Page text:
Leeds Council’s decision to cut free transport to religious schools survives challenge
Posted: Fri, 09 Aug 2013
Leeds City Council has seen off an attempt by opposition councillors to derail its plans to cut free transport for children attending "faith schools".
Opposition councillors tried to reverse the policy, which was agreed by the full council last month, but it was allowed to stand by a narrow vote of a scrutiny committee. It is estimated it will save the cash-strapped council £4.76 million a year.
Guiseley and Rawdon councillor Pat Latty said: "This is nothing less than an attack on choice and penalises parents who want to choose the best, most appropriate school for their child.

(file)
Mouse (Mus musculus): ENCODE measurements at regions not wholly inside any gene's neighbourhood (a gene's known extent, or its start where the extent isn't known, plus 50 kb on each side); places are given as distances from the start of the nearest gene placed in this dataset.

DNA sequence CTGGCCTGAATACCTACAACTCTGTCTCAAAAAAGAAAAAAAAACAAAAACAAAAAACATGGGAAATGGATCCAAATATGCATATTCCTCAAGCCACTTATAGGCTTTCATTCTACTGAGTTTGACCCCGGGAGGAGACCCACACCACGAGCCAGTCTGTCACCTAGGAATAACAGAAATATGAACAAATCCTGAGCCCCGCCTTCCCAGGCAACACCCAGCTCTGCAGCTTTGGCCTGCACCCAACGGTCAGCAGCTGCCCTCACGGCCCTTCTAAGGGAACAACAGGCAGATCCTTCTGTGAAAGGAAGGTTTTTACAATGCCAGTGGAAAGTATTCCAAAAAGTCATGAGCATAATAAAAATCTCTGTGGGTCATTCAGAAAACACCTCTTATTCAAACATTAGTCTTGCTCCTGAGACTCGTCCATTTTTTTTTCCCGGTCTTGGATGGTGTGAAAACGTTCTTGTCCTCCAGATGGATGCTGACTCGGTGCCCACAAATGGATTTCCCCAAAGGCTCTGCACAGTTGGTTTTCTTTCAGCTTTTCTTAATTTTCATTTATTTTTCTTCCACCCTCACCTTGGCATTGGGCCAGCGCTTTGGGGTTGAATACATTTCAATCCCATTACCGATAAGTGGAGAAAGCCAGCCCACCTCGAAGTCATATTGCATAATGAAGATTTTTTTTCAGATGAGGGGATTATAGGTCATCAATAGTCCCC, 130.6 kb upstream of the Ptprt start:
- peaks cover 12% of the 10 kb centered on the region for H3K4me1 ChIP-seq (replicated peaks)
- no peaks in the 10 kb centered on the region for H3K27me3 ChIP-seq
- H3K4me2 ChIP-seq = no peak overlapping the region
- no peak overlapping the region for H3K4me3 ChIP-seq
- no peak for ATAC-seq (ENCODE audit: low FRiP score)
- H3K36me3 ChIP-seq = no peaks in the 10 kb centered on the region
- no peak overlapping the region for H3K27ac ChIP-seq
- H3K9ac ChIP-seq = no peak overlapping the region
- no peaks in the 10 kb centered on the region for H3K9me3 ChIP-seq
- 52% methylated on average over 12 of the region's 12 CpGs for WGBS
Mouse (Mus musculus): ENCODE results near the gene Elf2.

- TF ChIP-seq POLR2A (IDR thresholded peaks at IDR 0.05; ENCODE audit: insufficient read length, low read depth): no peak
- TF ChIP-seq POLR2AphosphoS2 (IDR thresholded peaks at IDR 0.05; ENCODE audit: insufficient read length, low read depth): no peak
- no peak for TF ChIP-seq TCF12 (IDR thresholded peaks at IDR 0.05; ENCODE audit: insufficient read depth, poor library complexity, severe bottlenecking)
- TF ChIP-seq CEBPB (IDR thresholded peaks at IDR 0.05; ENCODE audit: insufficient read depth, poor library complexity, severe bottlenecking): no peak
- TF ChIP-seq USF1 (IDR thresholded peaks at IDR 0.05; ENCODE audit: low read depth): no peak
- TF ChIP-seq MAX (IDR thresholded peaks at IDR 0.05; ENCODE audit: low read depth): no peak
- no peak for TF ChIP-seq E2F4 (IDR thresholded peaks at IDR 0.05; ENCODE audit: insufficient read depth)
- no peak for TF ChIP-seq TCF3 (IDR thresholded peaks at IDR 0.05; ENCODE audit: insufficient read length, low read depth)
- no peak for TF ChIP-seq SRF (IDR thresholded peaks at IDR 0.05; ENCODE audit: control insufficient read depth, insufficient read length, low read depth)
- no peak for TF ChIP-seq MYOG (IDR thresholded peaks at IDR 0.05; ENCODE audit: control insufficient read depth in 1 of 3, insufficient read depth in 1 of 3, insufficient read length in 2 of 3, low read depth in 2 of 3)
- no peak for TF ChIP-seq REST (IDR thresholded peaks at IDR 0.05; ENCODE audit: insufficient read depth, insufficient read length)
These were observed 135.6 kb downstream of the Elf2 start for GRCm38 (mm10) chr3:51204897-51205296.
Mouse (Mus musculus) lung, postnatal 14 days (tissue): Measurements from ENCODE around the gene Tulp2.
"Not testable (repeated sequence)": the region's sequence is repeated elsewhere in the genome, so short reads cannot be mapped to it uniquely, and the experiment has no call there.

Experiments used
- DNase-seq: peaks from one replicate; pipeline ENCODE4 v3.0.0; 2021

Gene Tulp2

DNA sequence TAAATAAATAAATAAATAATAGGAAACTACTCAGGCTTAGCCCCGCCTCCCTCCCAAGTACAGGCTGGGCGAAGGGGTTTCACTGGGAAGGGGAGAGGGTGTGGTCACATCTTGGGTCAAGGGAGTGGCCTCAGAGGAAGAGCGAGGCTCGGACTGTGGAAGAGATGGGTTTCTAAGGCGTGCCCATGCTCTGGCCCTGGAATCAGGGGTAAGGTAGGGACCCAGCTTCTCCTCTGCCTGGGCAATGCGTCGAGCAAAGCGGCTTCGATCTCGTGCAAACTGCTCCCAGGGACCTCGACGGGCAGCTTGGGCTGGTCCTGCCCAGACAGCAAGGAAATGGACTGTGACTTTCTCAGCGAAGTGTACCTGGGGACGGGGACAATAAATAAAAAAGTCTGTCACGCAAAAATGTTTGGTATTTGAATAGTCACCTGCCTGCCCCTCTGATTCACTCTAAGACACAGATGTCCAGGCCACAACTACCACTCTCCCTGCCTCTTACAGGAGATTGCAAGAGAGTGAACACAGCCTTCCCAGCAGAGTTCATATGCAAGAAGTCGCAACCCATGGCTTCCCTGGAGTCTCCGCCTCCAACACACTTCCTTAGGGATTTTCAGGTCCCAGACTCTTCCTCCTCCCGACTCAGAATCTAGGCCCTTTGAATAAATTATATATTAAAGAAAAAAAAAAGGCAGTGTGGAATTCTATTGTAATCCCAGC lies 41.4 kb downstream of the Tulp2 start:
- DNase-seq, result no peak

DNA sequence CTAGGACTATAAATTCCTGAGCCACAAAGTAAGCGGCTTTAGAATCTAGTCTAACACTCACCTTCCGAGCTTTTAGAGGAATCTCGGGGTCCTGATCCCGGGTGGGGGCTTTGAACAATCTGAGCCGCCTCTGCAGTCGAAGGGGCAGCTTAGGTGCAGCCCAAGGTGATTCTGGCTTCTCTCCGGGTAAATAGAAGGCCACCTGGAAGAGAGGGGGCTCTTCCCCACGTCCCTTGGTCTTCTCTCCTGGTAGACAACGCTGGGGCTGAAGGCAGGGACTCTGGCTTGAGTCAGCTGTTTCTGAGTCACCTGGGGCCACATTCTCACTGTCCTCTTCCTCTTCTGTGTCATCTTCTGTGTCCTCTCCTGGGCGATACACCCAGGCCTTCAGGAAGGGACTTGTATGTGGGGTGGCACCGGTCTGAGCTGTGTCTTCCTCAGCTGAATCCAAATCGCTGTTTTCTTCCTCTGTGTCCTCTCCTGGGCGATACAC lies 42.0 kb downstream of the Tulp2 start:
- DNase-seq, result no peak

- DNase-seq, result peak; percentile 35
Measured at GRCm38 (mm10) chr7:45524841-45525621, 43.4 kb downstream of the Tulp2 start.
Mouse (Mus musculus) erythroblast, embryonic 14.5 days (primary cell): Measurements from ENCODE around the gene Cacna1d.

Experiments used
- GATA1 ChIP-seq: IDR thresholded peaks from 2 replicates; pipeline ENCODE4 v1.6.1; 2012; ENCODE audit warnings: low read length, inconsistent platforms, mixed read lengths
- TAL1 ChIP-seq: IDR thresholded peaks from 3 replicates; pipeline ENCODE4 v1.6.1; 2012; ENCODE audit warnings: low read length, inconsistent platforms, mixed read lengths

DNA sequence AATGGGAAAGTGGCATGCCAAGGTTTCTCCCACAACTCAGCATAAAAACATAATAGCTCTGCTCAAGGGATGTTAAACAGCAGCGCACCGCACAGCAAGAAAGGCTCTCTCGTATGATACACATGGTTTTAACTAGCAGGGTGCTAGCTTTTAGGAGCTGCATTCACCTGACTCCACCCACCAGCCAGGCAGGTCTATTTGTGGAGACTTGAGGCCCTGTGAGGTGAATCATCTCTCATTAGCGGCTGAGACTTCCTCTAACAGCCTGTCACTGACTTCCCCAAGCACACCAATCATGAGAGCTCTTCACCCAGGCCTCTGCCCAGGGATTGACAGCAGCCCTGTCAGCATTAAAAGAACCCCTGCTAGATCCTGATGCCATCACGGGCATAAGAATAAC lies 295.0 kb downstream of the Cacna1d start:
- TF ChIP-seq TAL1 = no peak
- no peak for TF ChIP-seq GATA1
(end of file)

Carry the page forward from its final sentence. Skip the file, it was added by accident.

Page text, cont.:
"The council is just plain wrong on this issue. They have not listened to the concerns of parents and children, and seem determined to axe this funding despite the huge number of passionate objections. I call again for the council to reconsider their plans, even at this late stage, and reverse these unfair cuts."
Terry Sanderson, President of the National Secular Society, said: "This decision may have been made on financial considerations but it also ends an inexcusable discrimination against those who don't want their children to attend a religious school, but who would have to pay their own fares to get to a school of their choice."
Free transport to "faith schools" across Leeds will now stop from 2015 — although it will remain available to pupils from low-income families.